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Royal Copenhagen/Bing & Grondahl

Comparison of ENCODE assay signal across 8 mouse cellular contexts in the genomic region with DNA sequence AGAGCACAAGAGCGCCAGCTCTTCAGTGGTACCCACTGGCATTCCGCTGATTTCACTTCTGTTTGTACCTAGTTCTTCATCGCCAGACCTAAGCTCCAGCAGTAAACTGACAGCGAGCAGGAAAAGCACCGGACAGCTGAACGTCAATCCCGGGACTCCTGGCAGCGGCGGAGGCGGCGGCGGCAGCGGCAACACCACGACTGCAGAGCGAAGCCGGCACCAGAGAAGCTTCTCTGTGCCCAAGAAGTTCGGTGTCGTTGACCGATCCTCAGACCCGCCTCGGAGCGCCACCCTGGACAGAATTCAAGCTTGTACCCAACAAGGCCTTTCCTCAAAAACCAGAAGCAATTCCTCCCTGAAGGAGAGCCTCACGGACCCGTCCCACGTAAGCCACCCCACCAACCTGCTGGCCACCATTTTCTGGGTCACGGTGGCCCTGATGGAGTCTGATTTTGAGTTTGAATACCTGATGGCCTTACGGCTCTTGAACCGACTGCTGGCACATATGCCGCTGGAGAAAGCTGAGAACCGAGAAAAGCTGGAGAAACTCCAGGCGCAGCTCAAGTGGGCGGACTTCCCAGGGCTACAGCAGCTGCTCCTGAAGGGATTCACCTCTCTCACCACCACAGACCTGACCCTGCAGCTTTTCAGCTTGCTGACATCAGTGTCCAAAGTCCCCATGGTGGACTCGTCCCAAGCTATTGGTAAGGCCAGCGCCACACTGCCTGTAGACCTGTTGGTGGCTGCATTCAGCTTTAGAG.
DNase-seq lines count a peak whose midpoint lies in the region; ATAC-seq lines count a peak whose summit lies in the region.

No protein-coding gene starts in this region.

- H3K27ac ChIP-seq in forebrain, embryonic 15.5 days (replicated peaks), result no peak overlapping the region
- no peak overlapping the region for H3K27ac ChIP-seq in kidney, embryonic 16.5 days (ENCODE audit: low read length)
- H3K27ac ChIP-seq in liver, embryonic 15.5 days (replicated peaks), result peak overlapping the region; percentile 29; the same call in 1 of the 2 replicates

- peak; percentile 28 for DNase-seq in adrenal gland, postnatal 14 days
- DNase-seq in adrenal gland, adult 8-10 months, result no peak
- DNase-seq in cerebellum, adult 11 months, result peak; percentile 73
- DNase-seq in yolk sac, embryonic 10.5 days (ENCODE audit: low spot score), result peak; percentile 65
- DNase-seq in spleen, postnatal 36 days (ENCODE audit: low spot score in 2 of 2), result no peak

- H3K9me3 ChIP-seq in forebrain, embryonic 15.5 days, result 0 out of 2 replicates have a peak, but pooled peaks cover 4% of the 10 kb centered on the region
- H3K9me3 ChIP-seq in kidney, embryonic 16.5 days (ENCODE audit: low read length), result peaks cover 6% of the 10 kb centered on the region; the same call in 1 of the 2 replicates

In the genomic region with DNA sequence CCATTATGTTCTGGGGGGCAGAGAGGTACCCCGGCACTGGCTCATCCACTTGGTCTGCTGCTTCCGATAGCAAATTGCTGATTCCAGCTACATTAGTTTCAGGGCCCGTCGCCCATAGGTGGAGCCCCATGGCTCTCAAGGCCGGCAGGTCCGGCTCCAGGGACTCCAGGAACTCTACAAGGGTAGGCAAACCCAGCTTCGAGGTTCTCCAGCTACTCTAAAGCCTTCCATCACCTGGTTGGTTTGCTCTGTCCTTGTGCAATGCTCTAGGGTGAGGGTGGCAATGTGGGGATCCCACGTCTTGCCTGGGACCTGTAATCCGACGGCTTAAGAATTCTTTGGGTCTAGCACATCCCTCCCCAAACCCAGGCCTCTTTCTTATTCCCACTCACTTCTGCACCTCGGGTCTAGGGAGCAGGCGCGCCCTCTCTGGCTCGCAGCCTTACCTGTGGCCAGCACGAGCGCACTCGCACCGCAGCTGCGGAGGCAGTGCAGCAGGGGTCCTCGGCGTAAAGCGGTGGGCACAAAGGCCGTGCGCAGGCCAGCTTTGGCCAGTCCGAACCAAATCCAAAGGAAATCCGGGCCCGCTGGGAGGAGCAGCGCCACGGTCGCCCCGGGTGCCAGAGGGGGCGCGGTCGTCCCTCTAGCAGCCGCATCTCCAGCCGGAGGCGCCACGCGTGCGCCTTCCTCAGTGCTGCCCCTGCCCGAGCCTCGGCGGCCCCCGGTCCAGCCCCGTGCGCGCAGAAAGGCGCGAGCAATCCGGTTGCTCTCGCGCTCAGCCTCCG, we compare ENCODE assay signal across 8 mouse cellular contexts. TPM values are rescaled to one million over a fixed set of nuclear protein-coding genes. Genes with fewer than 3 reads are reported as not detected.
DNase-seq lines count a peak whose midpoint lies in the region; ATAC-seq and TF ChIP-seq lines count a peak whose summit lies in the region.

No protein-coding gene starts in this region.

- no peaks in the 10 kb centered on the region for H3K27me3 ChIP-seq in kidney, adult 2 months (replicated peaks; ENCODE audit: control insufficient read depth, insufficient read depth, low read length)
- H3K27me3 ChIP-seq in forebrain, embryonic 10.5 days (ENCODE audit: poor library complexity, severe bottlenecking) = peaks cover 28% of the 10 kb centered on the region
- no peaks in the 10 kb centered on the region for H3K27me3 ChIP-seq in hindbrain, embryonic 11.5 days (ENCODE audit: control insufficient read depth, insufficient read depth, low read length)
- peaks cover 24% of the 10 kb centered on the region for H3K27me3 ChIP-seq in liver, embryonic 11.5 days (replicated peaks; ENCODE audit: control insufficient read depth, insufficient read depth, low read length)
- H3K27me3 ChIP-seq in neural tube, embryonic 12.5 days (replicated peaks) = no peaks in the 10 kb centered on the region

The Royal Danish Porcelain Manufactory, which later became Royal Copenhagen, was founded as the result of experiments carried out by the pharmacist, Frantz Heinrich Müller (1738-1820). He was an expert chemist who specialised in mineralogy, and since the early 1770s he had been experimenting with hard feldspar porcelain made from quartz, kaolin and feldspar. This was the secret Chinese recipe, which had been recreated by Meissen in about 1710. For many years Meissen had successfully kept the secret to themselves, but by the time Müller began his experiments, the ingredients of porcelain were well known, and had even been printed in a number of books. Nonetheless, theoretical knowledge alone is far from enough to guarantee success in practice, and Müller spent all his time and money on experiments with his little porcelain kiln. In 1774 Müller was finally ready to invite potential investors to subscribe for shares in a Danish porcelain factory, but very little interest was shown. This changed when the Queen Dowager Juliane Marie and her son the heir presumptive to the throne Frederik became partners in a limited company, which became a reality in 1775. For almost a century the Royal Danish Porcelain Manufactory was run by the Royal Family. In 1868 it passed into private hands, but still retained its name and the privilege of flying the royal swallow-tailed flag. Some years later, in 1882-84, the factory was amalgamated with the Aluminia faience factory and moved from the centre of Copenhagen to new premises in Frederiksberg. An artistic young manager was appointed: he was the painter and architect Arnold Krog (1856-1931), who was interested in underglaze painting. Krog’s first task was to breathe new life into the factory’s great original service, Blue Fluted. He then developed a new technique for painting under the glaze, which made it possible to depict landscapes and apply other naturalistic decorations. The new porcelain was shown at the World Exhibition in Paris in 1889, and in the course of the next few years the underglaze decorated porcelain made the factory world famous. The second Danish porcelain factory, Bing & Grøndahl, opened in 1853. This intensified international competition. The two factories merged in 1987 to become Royal Copenhagen. For over two centuries, Royal Copenhagen has supplied homes in Denmark and internationally with art and design, functioning as a playground and workplace for craftsmen, designers and artists who were bold enough to make their mark on posterity by challenging their own time. Royal Copenhagen today is a producer of craftsmanship and design with a contemporary international profile, selling products that delight collectors and new generations of customers worldwide.
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